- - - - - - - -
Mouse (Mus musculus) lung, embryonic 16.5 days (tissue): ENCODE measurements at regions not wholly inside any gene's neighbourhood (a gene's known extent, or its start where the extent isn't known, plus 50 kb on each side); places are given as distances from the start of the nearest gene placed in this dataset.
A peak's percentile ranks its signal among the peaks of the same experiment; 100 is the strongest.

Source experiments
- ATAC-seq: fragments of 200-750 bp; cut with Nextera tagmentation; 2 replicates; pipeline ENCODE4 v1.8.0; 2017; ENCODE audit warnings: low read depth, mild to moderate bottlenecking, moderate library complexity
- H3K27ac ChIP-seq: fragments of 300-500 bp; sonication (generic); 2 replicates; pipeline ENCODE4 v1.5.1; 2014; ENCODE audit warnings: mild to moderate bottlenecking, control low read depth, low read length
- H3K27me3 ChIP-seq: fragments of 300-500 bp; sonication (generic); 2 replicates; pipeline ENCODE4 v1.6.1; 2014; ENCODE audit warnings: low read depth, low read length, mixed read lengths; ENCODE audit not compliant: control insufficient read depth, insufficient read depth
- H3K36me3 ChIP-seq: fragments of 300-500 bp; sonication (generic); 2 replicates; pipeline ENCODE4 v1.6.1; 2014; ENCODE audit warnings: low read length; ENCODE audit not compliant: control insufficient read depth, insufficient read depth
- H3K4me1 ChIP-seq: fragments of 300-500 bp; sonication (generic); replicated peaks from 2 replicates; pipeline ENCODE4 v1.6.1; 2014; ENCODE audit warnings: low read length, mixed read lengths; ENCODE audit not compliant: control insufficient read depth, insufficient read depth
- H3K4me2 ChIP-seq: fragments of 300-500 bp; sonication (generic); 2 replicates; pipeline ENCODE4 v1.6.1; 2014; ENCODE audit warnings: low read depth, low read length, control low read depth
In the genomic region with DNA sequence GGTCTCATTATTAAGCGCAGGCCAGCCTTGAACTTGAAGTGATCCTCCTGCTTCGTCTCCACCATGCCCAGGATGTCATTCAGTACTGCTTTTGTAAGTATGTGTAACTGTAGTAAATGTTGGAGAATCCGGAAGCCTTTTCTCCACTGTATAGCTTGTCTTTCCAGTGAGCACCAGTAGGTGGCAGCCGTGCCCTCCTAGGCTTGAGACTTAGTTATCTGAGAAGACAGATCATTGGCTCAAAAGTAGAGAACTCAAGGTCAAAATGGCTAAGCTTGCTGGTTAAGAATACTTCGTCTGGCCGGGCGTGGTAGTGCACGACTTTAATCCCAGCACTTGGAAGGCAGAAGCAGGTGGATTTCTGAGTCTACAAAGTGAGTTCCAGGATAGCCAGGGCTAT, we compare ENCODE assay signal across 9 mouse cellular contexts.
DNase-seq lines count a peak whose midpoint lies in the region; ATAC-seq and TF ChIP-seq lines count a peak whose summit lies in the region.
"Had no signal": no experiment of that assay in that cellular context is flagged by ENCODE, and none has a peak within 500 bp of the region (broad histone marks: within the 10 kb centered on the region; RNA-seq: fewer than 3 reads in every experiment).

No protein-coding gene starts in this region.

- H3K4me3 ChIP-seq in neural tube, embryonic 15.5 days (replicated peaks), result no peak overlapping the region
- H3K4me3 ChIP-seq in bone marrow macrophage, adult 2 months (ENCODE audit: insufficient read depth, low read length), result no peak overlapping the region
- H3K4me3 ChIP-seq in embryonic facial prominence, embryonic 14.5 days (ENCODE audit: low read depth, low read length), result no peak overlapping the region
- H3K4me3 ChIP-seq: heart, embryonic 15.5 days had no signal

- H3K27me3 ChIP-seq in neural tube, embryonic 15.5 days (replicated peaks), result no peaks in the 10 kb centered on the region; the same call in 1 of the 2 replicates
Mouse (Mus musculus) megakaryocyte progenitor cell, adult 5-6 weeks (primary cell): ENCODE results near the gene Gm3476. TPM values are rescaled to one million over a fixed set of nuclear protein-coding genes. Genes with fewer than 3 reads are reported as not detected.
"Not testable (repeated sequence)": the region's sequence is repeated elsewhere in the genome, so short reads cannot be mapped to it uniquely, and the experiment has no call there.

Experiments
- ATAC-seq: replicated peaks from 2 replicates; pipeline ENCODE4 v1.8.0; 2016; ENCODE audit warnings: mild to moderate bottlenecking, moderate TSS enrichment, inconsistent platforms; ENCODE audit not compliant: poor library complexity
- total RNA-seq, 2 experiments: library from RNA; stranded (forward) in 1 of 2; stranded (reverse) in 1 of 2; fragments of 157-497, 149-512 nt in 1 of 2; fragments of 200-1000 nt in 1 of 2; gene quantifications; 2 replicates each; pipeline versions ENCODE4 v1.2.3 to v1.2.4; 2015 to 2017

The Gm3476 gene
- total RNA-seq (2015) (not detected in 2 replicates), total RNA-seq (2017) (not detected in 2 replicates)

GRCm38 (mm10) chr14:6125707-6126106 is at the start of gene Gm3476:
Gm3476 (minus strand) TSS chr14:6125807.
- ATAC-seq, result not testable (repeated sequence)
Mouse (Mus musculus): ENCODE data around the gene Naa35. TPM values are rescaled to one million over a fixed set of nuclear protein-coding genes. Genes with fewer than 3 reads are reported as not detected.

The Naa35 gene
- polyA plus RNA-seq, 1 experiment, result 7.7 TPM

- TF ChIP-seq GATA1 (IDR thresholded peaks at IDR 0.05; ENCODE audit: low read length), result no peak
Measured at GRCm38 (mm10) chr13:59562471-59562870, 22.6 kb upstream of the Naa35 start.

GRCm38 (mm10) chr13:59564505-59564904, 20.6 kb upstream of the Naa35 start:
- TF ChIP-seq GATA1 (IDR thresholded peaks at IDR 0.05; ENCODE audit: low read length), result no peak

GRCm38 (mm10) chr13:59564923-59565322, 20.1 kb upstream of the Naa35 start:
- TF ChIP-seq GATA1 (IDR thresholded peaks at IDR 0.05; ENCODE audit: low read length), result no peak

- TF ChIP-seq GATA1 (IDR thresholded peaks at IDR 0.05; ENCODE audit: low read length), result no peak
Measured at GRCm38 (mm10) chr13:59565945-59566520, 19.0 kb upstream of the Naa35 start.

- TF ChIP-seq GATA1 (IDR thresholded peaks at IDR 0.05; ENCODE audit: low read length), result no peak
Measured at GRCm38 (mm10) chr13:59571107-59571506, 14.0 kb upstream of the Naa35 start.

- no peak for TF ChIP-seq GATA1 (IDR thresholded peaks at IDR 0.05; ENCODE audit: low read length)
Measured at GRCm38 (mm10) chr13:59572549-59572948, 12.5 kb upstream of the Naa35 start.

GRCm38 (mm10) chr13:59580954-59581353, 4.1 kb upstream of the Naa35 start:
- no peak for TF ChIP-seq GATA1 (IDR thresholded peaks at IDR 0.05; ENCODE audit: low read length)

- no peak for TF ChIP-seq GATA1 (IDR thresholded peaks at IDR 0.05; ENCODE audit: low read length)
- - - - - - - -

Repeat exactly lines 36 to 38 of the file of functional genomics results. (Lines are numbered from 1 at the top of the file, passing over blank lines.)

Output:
GRCm38 (mm10) chr13:59564923-59565322, 20.1 kb upstream of the Naa35 start:
- TF ChIP-seq GATA1 (IDR thresholded peaks at IDR 0.05; ENCODE audit: low read length), result no peak

- TF ChIP-seq GATA1 (IDR thresholded peaks at IDR 0.05; ENCODE audit: low read length), result no peak